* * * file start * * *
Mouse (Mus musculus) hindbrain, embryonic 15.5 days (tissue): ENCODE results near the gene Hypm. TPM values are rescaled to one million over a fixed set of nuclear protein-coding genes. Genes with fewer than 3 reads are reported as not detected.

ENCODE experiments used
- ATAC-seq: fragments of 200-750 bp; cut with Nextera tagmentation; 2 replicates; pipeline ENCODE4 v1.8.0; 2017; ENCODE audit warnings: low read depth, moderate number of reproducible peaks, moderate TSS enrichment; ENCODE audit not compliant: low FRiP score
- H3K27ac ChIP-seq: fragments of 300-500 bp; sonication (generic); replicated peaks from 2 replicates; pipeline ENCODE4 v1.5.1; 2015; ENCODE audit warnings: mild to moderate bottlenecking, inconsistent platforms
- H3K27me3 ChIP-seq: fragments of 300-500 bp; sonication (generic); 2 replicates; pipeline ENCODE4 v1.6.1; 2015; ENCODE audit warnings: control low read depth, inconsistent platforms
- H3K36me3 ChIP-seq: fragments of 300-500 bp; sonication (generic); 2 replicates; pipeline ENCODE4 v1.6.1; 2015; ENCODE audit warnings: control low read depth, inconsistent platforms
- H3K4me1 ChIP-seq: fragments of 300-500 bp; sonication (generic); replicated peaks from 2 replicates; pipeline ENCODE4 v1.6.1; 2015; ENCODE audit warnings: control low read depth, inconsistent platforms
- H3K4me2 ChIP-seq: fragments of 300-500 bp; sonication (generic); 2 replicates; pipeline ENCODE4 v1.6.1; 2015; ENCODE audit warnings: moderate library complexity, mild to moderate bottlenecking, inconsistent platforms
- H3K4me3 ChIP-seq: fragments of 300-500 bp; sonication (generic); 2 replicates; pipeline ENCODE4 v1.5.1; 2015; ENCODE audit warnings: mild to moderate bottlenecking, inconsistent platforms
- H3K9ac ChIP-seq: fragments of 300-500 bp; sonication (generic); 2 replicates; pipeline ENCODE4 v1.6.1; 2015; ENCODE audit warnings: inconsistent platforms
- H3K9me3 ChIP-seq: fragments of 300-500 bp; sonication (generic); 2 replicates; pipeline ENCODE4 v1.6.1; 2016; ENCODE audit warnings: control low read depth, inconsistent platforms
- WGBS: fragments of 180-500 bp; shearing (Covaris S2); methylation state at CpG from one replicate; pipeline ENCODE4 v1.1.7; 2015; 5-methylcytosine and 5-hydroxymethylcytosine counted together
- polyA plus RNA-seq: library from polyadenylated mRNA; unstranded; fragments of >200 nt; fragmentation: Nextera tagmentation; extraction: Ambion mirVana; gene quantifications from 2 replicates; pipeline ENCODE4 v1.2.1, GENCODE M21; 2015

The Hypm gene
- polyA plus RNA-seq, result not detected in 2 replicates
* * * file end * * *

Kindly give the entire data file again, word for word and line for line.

Mouse (Mus musculus) hindbrain, embryonic 15.5 days (tissue): ENCODE results near the gene Hypm. TPM values are rescaled to one million over a fixed set of nuclear protein-coding genes. Genes with fewer than 3 reads are reported as not detected.

ENCODE experiments used
- ATAC-seq: fragments of 200-750 bp; cut with Nextera tagmentation; 2 replicates; pipeline ENCODE4 v1.8.0; 2017; ENCODE audit warnings: low read depth, moderate number of reproducible peaks, moderate TSS enrichment; ENCODE audit not compliant: low FRiP score
- H3K27ac ChIP-seq: fragments of 300-500 bp; sonication (generic); replicated peaks from 2 replicates; pipeline ENCODE4 v1.5.1; 2015; ENCODE audit warnings: mild to moderate bottlenecking, inconsistent platforms
- H3K27me3 ChIP-seq: fragments of 300-500 bp; sonication (generic); 2 replicates; pipeline ENCODE4 v1.6.1; 2015; ENCODE audit warnings: control low read depth, inconsistent platforms
- H3K36me3 ChIP-seq: fragments of 300-500 bp; sonication (generic); 2 replicates; pipeline ENCODE4 v1.6.1; 2015; ENCODE audit warnings: control low read depth, inconsistent platforms
- H3K4me1 ChIP-seq: fragments of 300-500 bp; sonication (generic); replicated peaks from 2 replicates; pipeline ENCODE4 v1.6.1; 2015; ENCODE audit warnings: control low read depth, inconsistent platforms
- H3K4me2 ChIP-seq: fragments of 300-500 bp; sonication (generic); 2 replicates; pipeline ENCODE4 v1.6.1; 2015; ENCODE audit warnings: moderate library complexity, mild to moderate bottlenecking, inconsistent platforms
- H3K4me3 ChIP-seq: fragments of 300-500 bp; sonication (generic); 2 replicates; pipeline ENCODE4 v1.5.1; 2015; ENCODE audit warnings: mild to moderate bottlenecking, inconsistent platforms
- H3K9ac ChIP-seq: fragments of 300-500 bp; sonication (generic); 2 replicates; pipeline ENCODE4 v1.6.1; 2015; ENCODE audit warnings: inconsistent platforms
- H3K9me3 ChIP-seq: fragments of 300-500 bp; sonication (generic); 2 replicates; pipeline ENCODE4 v1.6.1; 2016; ENCODE audit warnings: control low read depth, inconsistent platforms
- WGBS: fragments of 180-500 bp; shearing (Covaris S2); methylation state at CpG from one replicate; pipeline ENCODE4 v1.1.7; 2015; 5-methylcytosine and 5-hydroxymethylcytosine counted together
- polyA plus RNA-seq: library from polyadenylated mRNA; unstranded; fragments of >200 nt; fragmentation: Nextera tagmentation; extraction: Ambion mirVana; gene quantifications from 2 replicates; pipeline ENCODE4 v1.2.1, GENCODE M21; 2015

The Hypm gene
- polyA plus RNA-seq, result not detected in 2 replicates